Remote.co is a resource for companies that are looking to hire remote workers. You can filter their job board for marketing jobs and review a variety of opportunities in PPC, email marketing, social media marketing, and everything in between. They also have a technology specific jobs newsletter so you can get new openings sent right to you.
Focused on remote roles at startups, Remotive.io is an especially helpful job board because it only shows openings that were recently posted. This is important because when a job is new, it means you can get in early and hopefully be one of the first candidates. They have 45+ remote marketing (and sales) jobs from March 2020 that you can check out.
As the name suggests, No Desk is a job board for people looking for roles that allow them to work from anywhere (but maybe these people have a desk at home, too). They have 95 open marketing roles for you to review at a variety of companies and at a variety of experience levels.
If you are looking for a remote job at a female-friendly organization, the job board at Remote Woman would be a good place for you to start. These are curated specifically by the community so that you know you are applying to trusted companies. They have a specific job board for marketing roles that can help you save time in your search.
With 75 open marketing jobs, Dynamite Jobs is a good source for remote opportunities in the US and abroad. These roles are updated frequently and they have a newsletter that candidates can subscribe to so that they get new jobs in their inbox each day.
Another remote job board with a newsletter, Just Remote is a good place for applicants who might be interested in full or partial roles. They also give opportunities for part-time job-seekers. They have roughly 35 open marketing roles that you can review.
Step 3. Send compelling cold emails along with the application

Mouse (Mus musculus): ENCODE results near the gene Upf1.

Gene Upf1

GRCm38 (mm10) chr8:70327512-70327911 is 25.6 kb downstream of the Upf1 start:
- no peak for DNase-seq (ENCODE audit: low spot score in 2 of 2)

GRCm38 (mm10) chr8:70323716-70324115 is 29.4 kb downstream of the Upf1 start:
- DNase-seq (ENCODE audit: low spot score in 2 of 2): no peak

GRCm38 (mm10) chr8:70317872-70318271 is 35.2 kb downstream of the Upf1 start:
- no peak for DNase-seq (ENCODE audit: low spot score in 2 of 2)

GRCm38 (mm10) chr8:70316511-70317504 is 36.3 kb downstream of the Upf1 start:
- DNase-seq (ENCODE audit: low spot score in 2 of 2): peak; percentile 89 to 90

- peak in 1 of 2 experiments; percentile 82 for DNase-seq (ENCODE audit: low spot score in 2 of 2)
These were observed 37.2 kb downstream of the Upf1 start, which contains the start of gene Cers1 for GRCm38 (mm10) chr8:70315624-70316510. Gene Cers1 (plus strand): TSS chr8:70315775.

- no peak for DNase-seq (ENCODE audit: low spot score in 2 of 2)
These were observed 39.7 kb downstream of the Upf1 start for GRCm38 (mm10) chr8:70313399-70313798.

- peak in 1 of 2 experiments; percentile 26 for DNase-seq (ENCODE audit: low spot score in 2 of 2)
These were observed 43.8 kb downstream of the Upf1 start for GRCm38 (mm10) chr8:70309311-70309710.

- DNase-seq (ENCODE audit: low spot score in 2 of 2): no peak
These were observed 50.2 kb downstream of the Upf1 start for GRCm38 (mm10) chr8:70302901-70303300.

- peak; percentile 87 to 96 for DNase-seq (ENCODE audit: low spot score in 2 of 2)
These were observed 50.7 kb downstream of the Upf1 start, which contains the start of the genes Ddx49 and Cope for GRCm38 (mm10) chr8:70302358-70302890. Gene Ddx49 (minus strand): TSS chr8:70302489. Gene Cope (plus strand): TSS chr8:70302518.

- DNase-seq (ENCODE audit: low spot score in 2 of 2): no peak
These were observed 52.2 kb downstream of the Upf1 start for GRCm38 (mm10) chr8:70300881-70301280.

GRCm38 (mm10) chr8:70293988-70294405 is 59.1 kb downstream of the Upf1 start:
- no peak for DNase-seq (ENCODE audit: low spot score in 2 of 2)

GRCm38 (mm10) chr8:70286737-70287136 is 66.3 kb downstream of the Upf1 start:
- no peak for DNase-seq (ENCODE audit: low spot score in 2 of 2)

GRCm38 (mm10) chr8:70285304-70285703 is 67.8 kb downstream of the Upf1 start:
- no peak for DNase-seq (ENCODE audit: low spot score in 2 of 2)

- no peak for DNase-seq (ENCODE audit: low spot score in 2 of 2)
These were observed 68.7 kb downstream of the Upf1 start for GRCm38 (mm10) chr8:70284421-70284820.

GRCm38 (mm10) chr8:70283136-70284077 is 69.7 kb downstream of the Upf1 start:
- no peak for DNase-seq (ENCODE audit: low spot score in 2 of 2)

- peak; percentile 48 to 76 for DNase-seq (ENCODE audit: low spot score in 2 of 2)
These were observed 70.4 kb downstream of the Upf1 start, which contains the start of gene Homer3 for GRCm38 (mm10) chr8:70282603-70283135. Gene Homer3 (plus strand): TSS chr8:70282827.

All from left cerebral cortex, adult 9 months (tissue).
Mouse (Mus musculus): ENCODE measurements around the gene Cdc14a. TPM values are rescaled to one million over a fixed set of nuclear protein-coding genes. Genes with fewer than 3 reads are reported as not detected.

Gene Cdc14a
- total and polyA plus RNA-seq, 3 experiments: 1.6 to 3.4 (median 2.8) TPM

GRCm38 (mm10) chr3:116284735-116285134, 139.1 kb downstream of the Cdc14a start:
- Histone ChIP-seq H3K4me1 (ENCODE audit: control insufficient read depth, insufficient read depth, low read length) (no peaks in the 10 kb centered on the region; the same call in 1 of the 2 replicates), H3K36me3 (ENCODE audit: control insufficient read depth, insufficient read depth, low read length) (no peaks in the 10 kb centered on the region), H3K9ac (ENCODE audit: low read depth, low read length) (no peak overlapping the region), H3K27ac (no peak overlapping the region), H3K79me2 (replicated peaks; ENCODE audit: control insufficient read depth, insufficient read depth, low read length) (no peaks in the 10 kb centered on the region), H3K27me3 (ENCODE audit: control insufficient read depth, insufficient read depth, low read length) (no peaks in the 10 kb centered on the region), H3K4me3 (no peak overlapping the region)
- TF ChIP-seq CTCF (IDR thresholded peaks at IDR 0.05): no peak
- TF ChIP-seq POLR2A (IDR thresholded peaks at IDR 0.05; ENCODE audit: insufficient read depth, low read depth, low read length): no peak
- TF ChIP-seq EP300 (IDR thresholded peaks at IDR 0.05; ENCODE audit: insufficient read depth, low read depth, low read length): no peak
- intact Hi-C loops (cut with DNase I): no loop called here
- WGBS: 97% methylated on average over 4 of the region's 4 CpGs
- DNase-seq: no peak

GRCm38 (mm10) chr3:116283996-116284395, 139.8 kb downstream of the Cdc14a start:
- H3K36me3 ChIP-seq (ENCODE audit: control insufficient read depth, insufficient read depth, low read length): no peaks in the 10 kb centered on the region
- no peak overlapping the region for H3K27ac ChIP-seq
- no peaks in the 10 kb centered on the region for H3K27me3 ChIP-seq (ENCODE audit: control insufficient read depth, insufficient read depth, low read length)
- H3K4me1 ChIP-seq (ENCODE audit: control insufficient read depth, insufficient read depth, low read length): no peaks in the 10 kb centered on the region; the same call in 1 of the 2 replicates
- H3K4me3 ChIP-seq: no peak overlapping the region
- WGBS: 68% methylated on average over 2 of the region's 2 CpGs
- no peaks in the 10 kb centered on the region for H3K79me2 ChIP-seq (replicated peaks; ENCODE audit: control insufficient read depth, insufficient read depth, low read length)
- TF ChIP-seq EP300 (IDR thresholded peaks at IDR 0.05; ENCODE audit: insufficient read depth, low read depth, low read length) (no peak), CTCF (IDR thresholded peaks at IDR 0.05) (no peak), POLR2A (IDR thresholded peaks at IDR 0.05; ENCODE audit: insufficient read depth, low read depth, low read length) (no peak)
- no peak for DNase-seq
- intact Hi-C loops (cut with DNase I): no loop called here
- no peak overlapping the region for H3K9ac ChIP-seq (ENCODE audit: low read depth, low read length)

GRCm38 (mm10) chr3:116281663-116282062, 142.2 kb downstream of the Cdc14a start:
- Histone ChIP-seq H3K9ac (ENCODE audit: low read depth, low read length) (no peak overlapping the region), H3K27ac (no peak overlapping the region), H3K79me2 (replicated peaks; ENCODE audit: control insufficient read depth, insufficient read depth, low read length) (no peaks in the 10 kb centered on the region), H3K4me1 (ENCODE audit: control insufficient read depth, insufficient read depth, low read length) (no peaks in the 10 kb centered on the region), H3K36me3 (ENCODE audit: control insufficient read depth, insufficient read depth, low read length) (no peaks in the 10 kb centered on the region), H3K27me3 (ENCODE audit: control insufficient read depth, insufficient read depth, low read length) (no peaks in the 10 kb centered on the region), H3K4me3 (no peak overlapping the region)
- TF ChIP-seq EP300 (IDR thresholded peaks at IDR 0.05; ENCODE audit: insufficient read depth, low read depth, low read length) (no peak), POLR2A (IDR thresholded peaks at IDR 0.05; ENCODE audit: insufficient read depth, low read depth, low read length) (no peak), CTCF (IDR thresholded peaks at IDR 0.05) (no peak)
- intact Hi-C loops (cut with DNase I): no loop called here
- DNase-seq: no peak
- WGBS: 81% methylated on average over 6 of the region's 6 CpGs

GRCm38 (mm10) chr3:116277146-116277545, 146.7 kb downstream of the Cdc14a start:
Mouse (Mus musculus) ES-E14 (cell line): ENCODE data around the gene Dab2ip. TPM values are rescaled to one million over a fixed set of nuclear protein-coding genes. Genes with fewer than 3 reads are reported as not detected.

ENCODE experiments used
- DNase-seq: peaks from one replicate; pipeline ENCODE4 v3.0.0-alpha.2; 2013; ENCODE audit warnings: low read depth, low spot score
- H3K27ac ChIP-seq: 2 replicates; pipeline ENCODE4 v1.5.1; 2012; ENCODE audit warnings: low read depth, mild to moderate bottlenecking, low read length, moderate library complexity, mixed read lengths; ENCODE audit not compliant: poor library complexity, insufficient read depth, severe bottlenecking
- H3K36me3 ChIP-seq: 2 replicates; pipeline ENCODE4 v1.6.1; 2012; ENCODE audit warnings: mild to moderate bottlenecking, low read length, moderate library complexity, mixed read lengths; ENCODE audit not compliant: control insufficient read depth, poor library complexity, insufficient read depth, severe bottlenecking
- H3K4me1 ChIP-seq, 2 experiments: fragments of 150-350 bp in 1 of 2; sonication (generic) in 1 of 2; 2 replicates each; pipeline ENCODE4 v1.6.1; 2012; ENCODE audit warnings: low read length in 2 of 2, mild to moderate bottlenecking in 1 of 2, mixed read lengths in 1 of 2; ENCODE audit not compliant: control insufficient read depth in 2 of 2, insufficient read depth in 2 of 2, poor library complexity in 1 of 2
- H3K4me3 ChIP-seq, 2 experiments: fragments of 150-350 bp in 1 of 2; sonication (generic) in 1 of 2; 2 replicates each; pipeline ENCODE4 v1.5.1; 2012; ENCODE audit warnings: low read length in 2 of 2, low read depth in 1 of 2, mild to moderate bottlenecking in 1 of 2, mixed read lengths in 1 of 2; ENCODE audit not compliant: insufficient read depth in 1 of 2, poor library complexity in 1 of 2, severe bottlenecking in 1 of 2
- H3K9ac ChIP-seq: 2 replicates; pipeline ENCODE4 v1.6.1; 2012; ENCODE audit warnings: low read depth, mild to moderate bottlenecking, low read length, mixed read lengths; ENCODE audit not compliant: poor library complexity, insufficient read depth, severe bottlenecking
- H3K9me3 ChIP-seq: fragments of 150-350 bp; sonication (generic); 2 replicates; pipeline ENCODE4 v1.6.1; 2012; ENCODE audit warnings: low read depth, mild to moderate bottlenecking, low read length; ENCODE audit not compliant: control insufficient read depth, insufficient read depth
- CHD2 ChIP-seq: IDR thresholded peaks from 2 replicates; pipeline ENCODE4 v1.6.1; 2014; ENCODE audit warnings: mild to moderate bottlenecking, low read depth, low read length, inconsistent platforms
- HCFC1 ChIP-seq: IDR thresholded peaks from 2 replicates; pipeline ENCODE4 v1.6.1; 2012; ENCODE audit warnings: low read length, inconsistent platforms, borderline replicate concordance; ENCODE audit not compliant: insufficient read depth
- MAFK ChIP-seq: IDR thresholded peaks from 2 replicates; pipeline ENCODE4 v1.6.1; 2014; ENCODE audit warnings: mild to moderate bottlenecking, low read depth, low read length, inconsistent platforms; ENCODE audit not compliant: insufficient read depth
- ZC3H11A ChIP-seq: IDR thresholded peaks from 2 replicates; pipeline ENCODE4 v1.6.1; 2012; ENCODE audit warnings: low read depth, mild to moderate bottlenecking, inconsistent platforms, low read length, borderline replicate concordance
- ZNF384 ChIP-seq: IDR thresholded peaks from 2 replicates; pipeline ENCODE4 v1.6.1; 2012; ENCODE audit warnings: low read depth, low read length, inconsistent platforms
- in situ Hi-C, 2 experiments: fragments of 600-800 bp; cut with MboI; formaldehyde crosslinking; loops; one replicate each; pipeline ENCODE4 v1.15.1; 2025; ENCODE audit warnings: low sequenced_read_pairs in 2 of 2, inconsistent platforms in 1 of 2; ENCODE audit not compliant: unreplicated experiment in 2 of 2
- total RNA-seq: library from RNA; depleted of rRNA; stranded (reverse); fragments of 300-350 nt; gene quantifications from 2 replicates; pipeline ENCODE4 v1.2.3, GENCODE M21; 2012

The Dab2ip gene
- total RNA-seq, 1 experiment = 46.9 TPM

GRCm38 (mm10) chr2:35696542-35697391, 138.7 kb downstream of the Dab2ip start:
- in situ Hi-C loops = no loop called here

A lot of people think there is nothing that can be done after they send in the application, but that is not the case! We always recommend that job-seekers send cold emails along with their applications, because it helps give a human element to your application and increases the chances that someone will see it. This advice is especially important for potential remote employees to show that they are motivated, hardworking, and passionate about the role.
When you find a remote position that you are interested in and that fits your experience, go on LinkedIn to find employees at that company. Ideally, you should be looking for a technical recruiter or marketing manager that has some kind of connection to you – maybe you grew up in the same hometown, went to the same college, or have hobbies in common. This similarity will help warm up the cold email and increase the chances that they will respond to you.
Once you have landed on the right person, find their email address and write an email that explains who you are, how you are connected, why you are interested in working at the company, and how you can make an impact. Don’t use this as a chance to rehash your resume: instead, pick one point that directly relates to the role or to that person. These emails should be compelling and concise. Make sure you end the email with a call-to-action that makes it easy for them: just ask for a quick call and give 2 time-frames that work for you. Check out our guide to writing compelling cold emails for more tips and a template you can adapt.
With these steps, you should be able to find remote digital marketing jobs and move forward in the process with confidence. If you are looking for a mentor to work with you 1-on-1 on each step of your job search, join Pathrise.